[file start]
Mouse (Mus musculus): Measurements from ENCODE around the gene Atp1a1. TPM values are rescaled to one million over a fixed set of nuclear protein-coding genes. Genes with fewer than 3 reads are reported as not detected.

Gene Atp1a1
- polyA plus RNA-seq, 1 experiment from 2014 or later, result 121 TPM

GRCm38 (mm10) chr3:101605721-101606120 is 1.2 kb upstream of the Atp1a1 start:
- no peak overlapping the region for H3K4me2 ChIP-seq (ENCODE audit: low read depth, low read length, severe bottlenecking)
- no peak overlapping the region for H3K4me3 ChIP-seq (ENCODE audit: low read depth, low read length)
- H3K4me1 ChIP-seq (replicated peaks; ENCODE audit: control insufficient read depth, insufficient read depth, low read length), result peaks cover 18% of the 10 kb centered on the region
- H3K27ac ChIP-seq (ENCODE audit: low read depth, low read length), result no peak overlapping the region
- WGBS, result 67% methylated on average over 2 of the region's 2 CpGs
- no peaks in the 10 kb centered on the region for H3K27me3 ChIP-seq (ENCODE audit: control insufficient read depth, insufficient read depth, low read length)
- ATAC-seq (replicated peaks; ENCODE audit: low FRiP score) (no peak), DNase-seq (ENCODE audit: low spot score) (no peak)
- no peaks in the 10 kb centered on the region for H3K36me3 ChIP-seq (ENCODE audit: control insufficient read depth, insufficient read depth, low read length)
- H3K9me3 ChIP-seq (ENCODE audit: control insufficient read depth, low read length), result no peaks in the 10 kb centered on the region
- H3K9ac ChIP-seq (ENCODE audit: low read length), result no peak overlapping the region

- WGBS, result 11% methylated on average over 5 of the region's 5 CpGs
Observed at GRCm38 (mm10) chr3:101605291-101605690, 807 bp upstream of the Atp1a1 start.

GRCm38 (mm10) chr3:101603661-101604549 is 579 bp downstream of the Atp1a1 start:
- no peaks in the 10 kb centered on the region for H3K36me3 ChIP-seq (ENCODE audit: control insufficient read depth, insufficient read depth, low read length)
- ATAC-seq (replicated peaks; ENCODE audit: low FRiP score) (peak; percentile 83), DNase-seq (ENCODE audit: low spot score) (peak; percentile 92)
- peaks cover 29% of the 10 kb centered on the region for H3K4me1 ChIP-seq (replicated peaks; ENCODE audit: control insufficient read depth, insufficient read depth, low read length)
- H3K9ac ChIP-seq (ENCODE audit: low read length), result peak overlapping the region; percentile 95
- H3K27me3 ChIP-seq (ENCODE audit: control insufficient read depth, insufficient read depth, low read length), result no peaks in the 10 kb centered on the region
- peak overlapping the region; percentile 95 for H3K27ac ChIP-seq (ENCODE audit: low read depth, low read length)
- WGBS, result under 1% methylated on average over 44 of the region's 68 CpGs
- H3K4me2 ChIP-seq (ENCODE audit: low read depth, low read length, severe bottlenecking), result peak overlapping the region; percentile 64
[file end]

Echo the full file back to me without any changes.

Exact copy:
Mouse (Mus musculus): Measurements from ENCODE around the gene Atp1a1. TPM values are rescaled to one million over a fixed set of nuclear protein-coding genes. Genes with fewer than 3 reads are reported as not detected.

Gene Atp1a1
- polyA plus RNA-seq, 1 experiment from 2014 or later, result 121 TPM

GRCm38 (mm10) chr3:101605721-101606120 is 1.2 kb upstream of the Atp1a1 start:
- no peak overlapping the region for H3K4me2 ChIP-seq (ENCODE audit: low read depth, low read length, severe bottlenecking)
- no peak overlapping the region for H3K4me3 ChIP-seq (ENCODE audit: low read depth, low read length)
- H3K4me1 ChIP-seq (replicated peaks; ENCODE audit: control insufficient read depth, insufficient read depth, low read length), result peaks cover 18% of the 10 kb centered on the region
- H3K27ac ChIP-seq (ENCODE audit: low read depth, low read length), result no peak overlapping the region
- WGBS, result 67% methylated on average over 2 of the region's 2 CpGs
- no peaks in the 10 kb centered on the region for H3K27me3 ChIP-seq (ENCODE audit: control insufficient read depth, insufficient read depth, low read length)
- ATAC-seq (replicated peaks; ENCODE audit: low FRiP score) (no peak), DNase-seq (ENCODE audit: low spot score) (no peak)
- no peaks in the 10 kb centered on the region for H3K36me3 ChIP-seq (ENCODE audit: control insufficient read depth, insufficient read depth, low read length)
- H3K9me3 ChIP-seq (ENCODE audit: control insufficient read depth, low read length), result no peaks in the 10 kb centered on the region
- H3K9ac ChIP-seq (ENCODE audit: low read length), result no peak overlapping the region

- WGBS, result 11% methylated on average over 5 of the region's 5 CpGs
Observed at GRCm38 (mm10) chr3:101605291-101605690, 807 bp upstream of the Atp1a1 start.

GRCm38 (mm10) chr3:101603661-101604549 is 579 bp downstream of the Atp1a1 start:
- no peaks in the 10 kb centered on the region for H3K36me3 ChIP-seq (ENCODE audit: control insufficient read depth, insufficient read depth, low read length)
- ATAC-seq (replicated peaks; ENCODE audit: low FRiP score) (peak; percentile 83), DNase-seq (ENCODE audit: low spot score) (peak; percentile 92)
- peaks cover 29% of the 10 kb centered on the region for H3K4me1 ChIP-seq (replicated peaks; ENCODE audit: control insufficient read depth, insufficient read depth, low read length)
- H3K9ac ChIP-seq (ENCODE audit: low read length), result peak overlapping the region; percentile 95
- H3K27me3 ChIP-seq (ENCODE audit: control insufficient read depth, insufficient read depth, low read length), result no peaks in the 10 kb centered on the region
- peak overlapping the region; percentile 95 for H3K27ac ChIP-seq (ENCODE audit: low read depth, low read length)
- WGBS, result under 1% methylated on average over 44 of the region's 68 CpGs
- H3K4me2 ChIP-seq (ENCODE audit: low read depth, low read length, severe bottlenecking), result peak overlapping the region; percentile 64